Decision Simulation LLC, the leading provider of web-based virtual patient platforms that enhance clinical decision-making skills, today announced it has extended its licensing agreement with the University of Pittsburgh. This extended license allows Decision Simulation’s virtual patient platform, DecisionSim™, to include the new capabilities of vpSim™ developed at the Laboratory for Educational Technology at the University of Pittsburgh School of Medicine. Decision Simulation originally licensed vpSim, the technology on which DecisionSim is based, from the University of Pittsburgh in 2010.

“At the University of Pittsburgh, we continuously strive to improve educational tools and techniques to help current and upcoming healthcare professionals provide the most effective patient care, thereby improving patient outcomes,” said James B. McGee, M.D., assistant dean for medical education technology at the University of Pittsburgh School of Medicine, creator of vpSim™ and the chair of the scientific advisory board at Decision Simulation. “Decision Simulation gives us the unique opportunity to share our virtual patient learning platform with the entire healthcare industry from academic settings to professional societies and health systems.”

DecisionSim is a standards-based virtual patient platform leveraging a branched narrative approach that is specifically designed to develop higher level decision-making and reasoning skills among healthcare professionals. This is accomplished through the creation of virtual patient cases, which include numerous decision points pertinent to each patient’s care. Learners receive immediate feedback on the impact of their decisions. The vpSim platform leverages the same approach.

Based on feedback from current users, the updated platform provides a more intuitive user interface for case authors and will enable authors to:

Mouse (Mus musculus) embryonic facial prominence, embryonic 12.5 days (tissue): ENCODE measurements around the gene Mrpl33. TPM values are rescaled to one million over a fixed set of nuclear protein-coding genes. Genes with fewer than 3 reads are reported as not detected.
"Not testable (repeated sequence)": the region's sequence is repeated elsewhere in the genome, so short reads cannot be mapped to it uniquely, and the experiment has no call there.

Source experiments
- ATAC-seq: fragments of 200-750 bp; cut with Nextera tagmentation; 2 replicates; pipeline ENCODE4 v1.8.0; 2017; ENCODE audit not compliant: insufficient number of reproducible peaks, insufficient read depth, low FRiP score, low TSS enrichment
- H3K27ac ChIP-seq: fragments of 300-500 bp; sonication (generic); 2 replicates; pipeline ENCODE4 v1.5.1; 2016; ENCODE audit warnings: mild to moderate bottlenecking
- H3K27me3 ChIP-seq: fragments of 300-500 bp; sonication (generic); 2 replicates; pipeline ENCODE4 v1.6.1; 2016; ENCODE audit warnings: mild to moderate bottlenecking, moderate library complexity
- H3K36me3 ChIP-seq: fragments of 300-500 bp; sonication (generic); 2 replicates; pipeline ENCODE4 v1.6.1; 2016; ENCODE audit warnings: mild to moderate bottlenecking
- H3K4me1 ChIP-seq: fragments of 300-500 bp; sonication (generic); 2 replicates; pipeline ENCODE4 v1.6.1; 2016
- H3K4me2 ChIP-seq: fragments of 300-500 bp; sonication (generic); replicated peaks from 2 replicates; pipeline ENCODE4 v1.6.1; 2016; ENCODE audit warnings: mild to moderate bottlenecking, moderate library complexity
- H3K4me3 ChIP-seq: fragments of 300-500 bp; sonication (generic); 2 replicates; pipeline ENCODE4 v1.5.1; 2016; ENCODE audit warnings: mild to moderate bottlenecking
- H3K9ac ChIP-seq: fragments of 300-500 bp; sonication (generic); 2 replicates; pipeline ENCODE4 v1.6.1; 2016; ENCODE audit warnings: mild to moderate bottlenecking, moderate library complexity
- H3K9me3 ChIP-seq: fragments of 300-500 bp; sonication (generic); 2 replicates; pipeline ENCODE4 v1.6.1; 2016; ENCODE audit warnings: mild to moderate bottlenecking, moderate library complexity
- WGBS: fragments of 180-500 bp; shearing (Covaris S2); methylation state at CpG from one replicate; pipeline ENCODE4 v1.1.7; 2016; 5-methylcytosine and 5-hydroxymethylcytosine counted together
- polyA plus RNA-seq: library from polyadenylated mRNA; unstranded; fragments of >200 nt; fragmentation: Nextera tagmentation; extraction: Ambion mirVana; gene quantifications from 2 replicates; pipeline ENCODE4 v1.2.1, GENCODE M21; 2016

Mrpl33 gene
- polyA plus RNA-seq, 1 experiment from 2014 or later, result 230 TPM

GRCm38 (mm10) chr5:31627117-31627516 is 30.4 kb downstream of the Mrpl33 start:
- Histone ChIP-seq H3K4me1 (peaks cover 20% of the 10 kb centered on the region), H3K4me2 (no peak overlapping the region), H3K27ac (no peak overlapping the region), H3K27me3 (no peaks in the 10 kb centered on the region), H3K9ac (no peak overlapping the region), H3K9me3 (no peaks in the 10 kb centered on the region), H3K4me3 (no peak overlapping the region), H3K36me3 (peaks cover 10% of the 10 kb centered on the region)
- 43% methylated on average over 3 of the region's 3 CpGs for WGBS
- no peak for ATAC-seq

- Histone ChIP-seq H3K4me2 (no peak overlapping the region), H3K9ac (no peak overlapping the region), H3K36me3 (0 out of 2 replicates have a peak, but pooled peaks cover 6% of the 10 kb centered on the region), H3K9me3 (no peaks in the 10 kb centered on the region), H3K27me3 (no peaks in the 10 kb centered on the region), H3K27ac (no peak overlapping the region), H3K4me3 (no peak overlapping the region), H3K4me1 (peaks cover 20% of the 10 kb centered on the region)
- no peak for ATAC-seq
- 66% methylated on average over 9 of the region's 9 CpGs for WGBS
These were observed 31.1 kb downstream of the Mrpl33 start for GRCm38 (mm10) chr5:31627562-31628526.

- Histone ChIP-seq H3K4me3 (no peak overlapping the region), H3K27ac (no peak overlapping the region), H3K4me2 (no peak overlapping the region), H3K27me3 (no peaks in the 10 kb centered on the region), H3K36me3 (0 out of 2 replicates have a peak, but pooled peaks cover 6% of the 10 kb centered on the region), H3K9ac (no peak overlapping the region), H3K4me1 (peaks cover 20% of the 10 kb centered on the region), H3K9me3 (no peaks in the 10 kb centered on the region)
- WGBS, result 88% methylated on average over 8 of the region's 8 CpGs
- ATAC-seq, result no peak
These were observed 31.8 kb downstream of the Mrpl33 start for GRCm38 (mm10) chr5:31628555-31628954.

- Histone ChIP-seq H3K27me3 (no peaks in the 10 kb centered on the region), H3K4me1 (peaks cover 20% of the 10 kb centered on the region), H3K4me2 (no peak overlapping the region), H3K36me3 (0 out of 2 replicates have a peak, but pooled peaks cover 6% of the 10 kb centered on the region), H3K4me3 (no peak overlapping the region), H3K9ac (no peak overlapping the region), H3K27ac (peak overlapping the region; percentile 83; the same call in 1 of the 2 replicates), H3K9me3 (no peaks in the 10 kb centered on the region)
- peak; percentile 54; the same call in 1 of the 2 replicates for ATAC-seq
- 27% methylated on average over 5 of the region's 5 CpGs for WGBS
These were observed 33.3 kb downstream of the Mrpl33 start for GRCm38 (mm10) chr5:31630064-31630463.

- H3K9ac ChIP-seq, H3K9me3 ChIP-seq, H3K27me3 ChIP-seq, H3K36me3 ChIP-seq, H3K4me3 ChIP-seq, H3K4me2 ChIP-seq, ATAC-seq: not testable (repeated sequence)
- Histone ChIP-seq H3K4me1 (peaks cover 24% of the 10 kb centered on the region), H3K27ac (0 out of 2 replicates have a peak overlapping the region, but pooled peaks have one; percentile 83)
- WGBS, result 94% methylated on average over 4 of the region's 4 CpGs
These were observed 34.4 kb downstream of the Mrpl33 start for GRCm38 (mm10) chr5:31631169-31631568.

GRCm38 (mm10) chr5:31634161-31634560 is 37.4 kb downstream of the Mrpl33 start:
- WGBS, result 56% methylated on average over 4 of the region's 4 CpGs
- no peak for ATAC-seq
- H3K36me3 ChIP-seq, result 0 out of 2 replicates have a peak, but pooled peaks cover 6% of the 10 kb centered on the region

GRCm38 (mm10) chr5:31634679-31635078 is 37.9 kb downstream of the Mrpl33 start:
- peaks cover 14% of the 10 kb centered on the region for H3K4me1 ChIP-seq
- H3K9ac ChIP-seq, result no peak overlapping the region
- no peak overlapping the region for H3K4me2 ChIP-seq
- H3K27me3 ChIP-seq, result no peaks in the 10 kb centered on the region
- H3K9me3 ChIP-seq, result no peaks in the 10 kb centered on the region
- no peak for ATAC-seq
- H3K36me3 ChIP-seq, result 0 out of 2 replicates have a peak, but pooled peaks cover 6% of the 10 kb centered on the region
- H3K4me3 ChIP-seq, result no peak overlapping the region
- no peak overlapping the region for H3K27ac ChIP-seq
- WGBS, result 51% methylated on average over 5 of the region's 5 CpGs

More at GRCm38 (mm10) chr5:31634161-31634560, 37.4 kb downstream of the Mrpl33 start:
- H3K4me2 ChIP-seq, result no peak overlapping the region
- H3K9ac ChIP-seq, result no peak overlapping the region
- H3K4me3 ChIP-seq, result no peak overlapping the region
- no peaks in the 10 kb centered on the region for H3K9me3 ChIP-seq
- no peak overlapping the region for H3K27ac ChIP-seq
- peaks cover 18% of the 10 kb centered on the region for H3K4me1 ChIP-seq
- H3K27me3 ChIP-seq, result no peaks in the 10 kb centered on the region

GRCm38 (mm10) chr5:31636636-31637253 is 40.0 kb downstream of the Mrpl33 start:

• Provide learners with more in-depth adaptive feedback based on their decisions through advanced rules options triggered by specific choices within each step in the case.
  • Allow learners to enter text responses to describe the rationale for certain decisions, share feedback on the case or communicate as needed with the case author.
  • Assign specific cases and due dates to targeted learners, similar to homework assignments. Learners receive automatic reminders of these dates, while authors gain access to status reports on the individual’s progress.
While the majority of the updates are focused on case authors, learners also benefit from an upgraded interface and the ability to leave a case before it is complete and return back to that spot upon re-accessing the case.

“Licensing the virtual patient platform from the University of Pittsburgh enables nurses, medical students, healthcare professionals and others to further develop and sharpen their clinical decision-making skills,” said Bob Yayac, managing partner of Decision Simulation. “With these new capabilities, authors can develop cases faster and personalize them for specific students. Through the new text response options, authors can gain greater insight into the learner’s reasoning as they work through the cases.”

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